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Parents' Evening: do you take your child?

(23 Posts)
KathG Thu 22-Feb-07 09:53:46

We have been "strongly" offered this as an option for a Y1 child, but it is optional? What would you do? (She is shy and somewhere in the middle of the class).

coppertop Thu 22-Feb-07 09:57:27

I don't take ds1 unless dh is at work and I have no choice. It depends on whether there's something you want to talk to the teacher about that you would rather not discuss in front of your child. If you don't feel comfortable with the idea then leave dd at home.

annh Thu 22-Feb-07 09:59:03

How odd. Our school suggests that we come without the children, although this is not always practical and there are often children outside in the playground etc. I have seen a couple of children (rec/year 1) sitting with their paretns while they were talking to the teacher which I didn't think was particularly appropriate. Do children normally go to Parents' evening at your school? Thinking about it, at our school there is open afternoon once a month when the children can take you into class to look at their work, displays etc so there is certainly no need for them to be there for anything like that on Parents'evening.

nailpolish Thu 22-Feb-07 09:59:13

we dont have any choice if both dh and i want to go unfortunately

either one of us goes or the whole entire family

if you ahve to take dd then encourage her to go off and play out of earshot, or both you and the teacher would feel awkward discussing problems

Bozza Thu 22-Feb-07 09:59:13

At ours we are told that the child is supposed to attend but not younger siblings. It is a day that I work so I book a time between 5 and 5.30 and get DS from CM but leave DD at nursery.

Bozza Thu 22-Feb-07 10:00:11

Once both are at school I will have to send the other one off to play in the corner while each is having their turn.

ArcticRoll Thu 22-Feb-07 10:01:49

At my dcs schools we are told not to bring them.
At this age I think it is best to leave children at home.

mankyscotslass Thu 22-Feb-07 10:02:02

at our school they have said that YR-Y2 children are requested NOT to go with their parents, but the school have set up a creche for the parents who would otherwise have childcare issues. Also Y3 and up they request that sublings all go to the creche.

Hulababy Thu 22-Feb-07 10:02:21

I think it is pretty common at secondary school, but not known it to be the case at primary level. We made appointments at different times to one of DD's friend's parents and then just minded one another's children.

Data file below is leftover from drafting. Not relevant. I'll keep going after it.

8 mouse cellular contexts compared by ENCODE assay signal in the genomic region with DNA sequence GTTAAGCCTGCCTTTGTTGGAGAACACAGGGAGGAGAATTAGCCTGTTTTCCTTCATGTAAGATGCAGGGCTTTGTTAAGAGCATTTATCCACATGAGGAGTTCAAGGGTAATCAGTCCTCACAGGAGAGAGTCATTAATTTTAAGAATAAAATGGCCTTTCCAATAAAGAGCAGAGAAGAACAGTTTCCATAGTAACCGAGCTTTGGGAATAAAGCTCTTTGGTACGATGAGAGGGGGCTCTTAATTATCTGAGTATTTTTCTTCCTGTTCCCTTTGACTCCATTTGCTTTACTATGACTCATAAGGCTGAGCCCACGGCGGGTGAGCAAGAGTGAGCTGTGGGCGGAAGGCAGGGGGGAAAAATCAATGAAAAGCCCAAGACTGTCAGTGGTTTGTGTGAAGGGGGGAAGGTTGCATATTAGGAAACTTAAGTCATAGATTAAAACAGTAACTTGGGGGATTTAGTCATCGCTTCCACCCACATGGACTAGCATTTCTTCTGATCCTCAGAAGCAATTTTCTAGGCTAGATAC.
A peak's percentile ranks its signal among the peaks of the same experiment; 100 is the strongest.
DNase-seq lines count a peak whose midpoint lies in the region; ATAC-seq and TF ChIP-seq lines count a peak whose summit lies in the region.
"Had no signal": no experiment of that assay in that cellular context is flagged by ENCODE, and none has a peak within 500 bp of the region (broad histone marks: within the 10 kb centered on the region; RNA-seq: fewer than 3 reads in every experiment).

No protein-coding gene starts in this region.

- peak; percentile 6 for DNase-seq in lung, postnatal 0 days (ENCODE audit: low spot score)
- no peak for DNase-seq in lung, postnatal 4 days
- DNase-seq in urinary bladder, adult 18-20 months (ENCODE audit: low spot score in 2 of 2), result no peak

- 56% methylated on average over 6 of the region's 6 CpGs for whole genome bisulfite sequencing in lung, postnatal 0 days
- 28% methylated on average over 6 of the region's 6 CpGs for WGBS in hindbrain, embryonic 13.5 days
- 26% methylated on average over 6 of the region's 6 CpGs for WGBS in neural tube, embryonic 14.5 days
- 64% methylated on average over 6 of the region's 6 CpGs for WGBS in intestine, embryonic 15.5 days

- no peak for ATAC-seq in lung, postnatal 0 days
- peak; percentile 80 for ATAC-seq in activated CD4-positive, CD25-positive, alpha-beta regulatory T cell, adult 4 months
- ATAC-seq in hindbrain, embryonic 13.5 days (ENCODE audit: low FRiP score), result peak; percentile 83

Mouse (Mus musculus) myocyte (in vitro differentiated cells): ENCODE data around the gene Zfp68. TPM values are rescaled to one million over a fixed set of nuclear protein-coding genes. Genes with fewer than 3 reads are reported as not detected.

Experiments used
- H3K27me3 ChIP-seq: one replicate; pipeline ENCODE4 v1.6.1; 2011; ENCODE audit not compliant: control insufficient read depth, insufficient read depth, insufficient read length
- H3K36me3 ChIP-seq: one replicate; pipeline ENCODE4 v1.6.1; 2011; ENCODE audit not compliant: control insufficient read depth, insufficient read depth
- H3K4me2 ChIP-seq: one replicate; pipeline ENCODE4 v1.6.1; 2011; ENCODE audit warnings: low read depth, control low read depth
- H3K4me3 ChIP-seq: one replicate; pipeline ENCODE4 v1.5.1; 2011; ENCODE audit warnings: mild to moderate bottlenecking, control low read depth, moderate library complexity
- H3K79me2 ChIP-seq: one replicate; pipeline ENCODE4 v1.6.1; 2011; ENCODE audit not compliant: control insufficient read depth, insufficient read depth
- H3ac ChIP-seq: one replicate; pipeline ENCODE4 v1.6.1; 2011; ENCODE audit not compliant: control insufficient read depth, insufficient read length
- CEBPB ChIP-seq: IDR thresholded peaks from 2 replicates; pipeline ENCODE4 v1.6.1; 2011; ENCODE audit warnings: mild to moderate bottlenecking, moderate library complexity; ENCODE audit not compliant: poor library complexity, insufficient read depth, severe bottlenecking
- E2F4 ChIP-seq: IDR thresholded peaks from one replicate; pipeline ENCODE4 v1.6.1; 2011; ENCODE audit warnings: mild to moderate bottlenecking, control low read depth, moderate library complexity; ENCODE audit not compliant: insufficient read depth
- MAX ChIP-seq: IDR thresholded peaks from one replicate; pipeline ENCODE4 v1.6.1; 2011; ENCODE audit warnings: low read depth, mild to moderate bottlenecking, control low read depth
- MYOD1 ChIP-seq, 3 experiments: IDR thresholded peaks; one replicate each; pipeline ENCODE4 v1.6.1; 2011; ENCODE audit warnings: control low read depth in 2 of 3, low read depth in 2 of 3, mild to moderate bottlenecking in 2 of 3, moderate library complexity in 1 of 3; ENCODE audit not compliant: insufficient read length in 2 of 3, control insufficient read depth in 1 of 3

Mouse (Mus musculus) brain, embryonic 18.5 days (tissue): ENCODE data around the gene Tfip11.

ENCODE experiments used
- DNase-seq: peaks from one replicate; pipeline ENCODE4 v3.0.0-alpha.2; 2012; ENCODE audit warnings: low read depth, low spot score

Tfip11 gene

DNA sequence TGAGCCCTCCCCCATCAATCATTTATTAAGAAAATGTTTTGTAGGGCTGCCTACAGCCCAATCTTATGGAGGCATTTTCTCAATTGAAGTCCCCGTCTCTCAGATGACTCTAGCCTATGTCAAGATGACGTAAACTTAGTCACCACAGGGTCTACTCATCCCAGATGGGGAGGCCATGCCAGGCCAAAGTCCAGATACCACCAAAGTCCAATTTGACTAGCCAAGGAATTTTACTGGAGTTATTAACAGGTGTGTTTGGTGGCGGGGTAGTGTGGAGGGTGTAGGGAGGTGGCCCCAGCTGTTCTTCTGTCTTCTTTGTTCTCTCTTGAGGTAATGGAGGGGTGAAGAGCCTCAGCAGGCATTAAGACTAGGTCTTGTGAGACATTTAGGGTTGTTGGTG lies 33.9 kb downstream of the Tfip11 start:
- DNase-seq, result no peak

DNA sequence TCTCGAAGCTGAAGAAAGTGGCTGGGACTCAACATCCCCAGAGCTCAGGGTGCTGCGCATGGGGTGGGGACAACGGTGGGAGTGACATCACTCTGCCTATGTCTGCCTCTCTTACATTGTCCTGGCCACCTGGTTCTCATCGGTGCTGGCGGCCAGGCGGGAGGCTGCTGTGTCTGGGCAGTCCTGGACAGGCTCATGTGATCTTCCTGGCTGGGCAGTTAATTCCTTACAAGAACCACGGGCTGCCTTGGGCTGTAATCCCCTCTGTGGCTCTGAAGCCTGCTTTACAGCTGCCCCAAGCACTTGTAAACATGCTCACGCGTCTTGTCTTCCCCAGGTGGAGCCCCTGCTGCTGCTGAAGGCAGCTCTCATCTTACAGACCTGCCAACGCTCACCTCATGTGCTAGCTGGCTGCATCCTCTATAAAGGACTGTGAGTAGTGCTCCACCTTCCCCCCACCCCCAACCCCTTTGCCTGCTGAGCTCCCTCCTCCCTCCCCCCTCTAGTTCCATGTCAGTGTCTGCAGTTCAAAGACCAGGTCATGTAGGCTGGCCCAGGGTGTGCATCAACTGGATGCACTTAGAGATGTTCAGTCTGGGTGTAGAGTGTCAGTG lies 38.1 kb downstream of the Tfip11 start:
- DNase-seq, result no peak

Tiggiwinkle Thu 22-Feb-07 10:06:13

As others have said, I dont think it is appropriate with primary age children. However, when they get to secondary it can be useful for them to hear what the teachers have to say!

Bozza Thu 22-Feb-07 10:48:17

So our school is unusual then?

coppertop Thu 22-Feb-07 10:57:16

At ds1's school most people seem to take their children with them. No-one's ever said whether we're supposed to or not so I don't know what the official policy is tbh.

serenity Thu 22-Feb-07 11:11:43

They do that for the juniors in our school. You talk to the teacher whilst they play/do stuff on the other side of the classroom and then come over for the 'going forward' discussion. My school generally doesn't have a problem with you taking children and siblings anyway, they just go over to the book corner whilst you talk.

IMHO parents evening shouldn't be the place for major revelations anyway. If there's a problem it should have been bought up before (by either of us!). I'd be really p'd off if their teacher waited for a parents evening to tell me they were struggling when we could have already been working on it.

Steward Thu 22-Feb-07 11:14:01

When I go to parents evening, I end up talking both kids as I have nobody to leave them with. A few time the Kids have gone to a part of the classroom and played with toys or looked at books. I find in most cases the teacher involves my son in the coservation by saying things like he is well behaved in the clas arn't you ** (son's name). But I have been lucky so far as my son has not had a bad word said against him by a teacher. It has always been positive. Sometimes the child needs to hear positive things from parents and teachers to know that they are going well and it encourages them to do better.

kslatts Thu 22-Feb-07 12:25:47

I never take my dd's, if dh isn't working we both go and at our dd's school one of the classroom assistants is there to be with the children while we see the teacher.

KathG Thu 22-Feb-07 13:49:50

I don't feel as if I want to take her, would rather have a frank discussion with the teacher, but don't want her to be the only one of her classmates who wasn't in on the discussion.

NuttyMuffins Thu 22-Feb-07 13:50:38

I do yep as they are required to pick their own target for next term.

southeastastra Thu 22-Feb-07 13:51:24

i take my ds(5) and ds(13) but you have to then!

my 5 yr old likes it and they talk to him as well as me, so he understands how he is getting on etc

LindzDelirium Thu 22-Feb-07 13:53:50

We have been told to leave them at home. Get a babysitter for 20 mins, when all relatives live 40 mins drive away, yeah so that'll be easy!!!NOT!

tinkerbellie Thu 22-Feb-07 14:13:37

at our school you can take them or leave them...if you don't want them in the room tey have a room set up for them to watch telly in play games etc

jellyhead Thu 22-Feb-07 14:20:02

Message withdrawn at poster's request.

nikkie Thu 22-Feb-07 18:41:53

HAve taken them to dd2s when hers was straight from school but last time I swapped with a friend, she looked afte my 2 and then I looked after her dd.

Ceolas Thu 22-Feb-07 18:48:04

No way

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